• August 5, 2021
 12 Duranguito Properties Set For State Antiquities Landmark Nomination

Photo courtesy Jon Eckberg

12 Duranguito Properties Set For State Antiquities Landmark Nomination

Via a news release on Wednesday, preservationists announced that 11 properties owned by the City of El Paso and one property owned by a private party in Duranguito are being nominated to the Texas Historical Commission (THC).

Should the properties be approved as State Antiquities Landmarks, the archaeological remains below ground receive legal protection under the Antiquities Code of Texas.

The nominators are Dr. Max Grossman, Dr. David Carmichael, Mr. Harry W. “Skip” Clark, and Ms. Elia Perez .

Dr. Grossman shares, “This is an important step in the process of preserving archaeological sites in Duranguito for all El Pasoans…we are confident that the THC will approve the nominations in the near future.”

The structures in the area – as well as the archaeological sites buried just below the foundations of the buildings – are within the footprint of the proposed downtown arena, which is currently in legal limbo.

Preservationists cite several surveys and original plats from the mid- to late-19th century, that indicate the locations of historic remnants – including Juan Maria Ponce de Leon’s original ranch and the two acequias (irrigation ditches) that were used for irrigating the fields that existed long before the towering skyscrapers of Downtown El Paso.

According to the preservationists, a 1998 archaeological survey conducted by the City of El Paso identifies the probable remains of Ponce’s 1st ranch, just below the surface.

They add, “The same survey included a ground-penetrating radar study conducted by archaeologist Mark Willis. That study identified probable structural remains (architecture) in the area of Chihuahua Street and [also] West Overland Avenue.”

In addition to the studies, actual excavation in the area revealed more of the city’s long-buried history.

In the release announcing the nominations, Dr. Grossman shares:

“Archaeological excavations in 1970 and 1984 immediately to the north and east of the Arena Footprint identified the physical remains of the “Acequia Madre,” which is a second acequia that traversed Duranguito further to the north, where the Convention Center is now located. The Convention Center excavation confirmed that the 1827 stratum lies very deep below ground.”

The group goes on to explain that the nomination process is quite different from a historical designation.

“The Texas Antiquities Code and Texas Natural Resources Code are complex and require much attention to understand…archaeological sites are not the same thing as structures above ground. The law provides that nominating a structure as a State Antiquities Landmark (SAL) requires registration on the National Register of Historic Places…this is NOT required for archaeological nominations.”

Any citizen can nominate a public property or a private property (with the owner’s consent) as an archaeological SAL provided the criteria are met.

***Click here read our previous coverage of the Downtown Arena saga.

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6 Comments

  • Those twelve properties are nothing but PIGSTY’S there is nothing historical there but old dilapidated eyesores that the landlords neglected decades ago.We need to move El Paso forward not dwell in dumps and old garbage.
    Out of towners keep interfering with downtown progress,this is an El Paso issue and Max Grossman should buzz off.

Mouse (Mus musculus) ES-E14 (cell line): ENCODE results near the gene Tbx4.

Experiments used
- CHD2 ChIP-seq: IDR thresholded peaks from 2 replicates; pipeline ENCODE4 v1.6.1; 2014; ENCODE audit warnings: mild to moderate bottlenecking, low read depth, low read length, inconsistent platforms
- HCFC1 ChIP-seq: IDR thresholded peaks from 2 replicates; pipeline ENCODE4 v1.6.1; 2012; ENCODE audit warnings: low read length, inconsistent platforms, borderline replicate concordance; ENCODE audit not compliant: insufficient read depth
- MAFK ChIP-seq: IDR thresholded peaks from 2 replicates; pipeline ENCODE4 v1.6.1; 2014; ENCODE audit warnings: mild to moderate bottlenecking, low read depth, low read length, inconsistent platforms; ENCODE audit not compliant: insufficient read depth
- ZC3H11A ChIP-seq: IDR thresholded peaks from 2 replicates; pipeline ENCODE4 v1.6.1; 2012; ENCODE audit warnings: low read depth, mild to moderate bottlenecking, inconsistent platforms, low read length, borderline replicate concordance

BUILD THE DOWNTOWN ARENA! YA BASTA CON EL HUEY, Max Grossman!

    • I’m a Native El Pasoan and I say SAVE Durangito! No stadium.

    • Whether a sports arena in Duranguito is good for El Paso is quite debatable, although sports may not be allowed if the court decision is upheld. State Antiquities Landmark designation is more than a tactic but rather an important step in preserving the history of the area. The history has spoken for itself and been brought to light by respected, accomplished, professional historians as well as has been proven through various studies. For the city to proceed with demolition of any kind with disregard for the facts at hand and the community’s outcry for preservation and collaboration for the area’s future would be irresponsible. We can save Duranguito and make it into a great attraction for tourists, locals, and natives. Arenas, stadiums, performance venues and such are plentiful and flexible in our region, and new facilities would be welcome additions in most other parts of town, but there is only one Duranguito to be respected along with the community, and to be treasured as a cultural, historical, archaeological, and economic asset for the city.

  • Now a famous ditch was in the area? Full of loaded diapers, broken bottles and old copies of LOOK magazine no doubt. Hey Mr. Grossman instead of complaining about our taxes being too high, why don’t you stop costing the tax-payers city legal fees in trying to preserve your legacy. This is beyond stupid and costly to the people of this city.

  • The City of El Paso purchased the Chinese laundry from Billy Abraham today for $800,000. so that is another great move and a better chance to get this arena built. Good post Mr Andy Werner!
    This so called ancient acequia madre that Max Grossman is so concerned about, he makes it sound as if it were something great like the Roman aqueduct.
    He should have been around to save the Rio Grande or maybe have it restored back to what it looked like in 1888, if he is so concerned about archaeological history.
    Better yet, move to Egypt and leave El Paso alone.

  • I think its funny how this one man is standing in the way of hundreds of thousands of people getting the arena. The funniest part is that he isn’t even a native El Pasoan SMDH! GO AWAY MAX GROSSMAN!!!!

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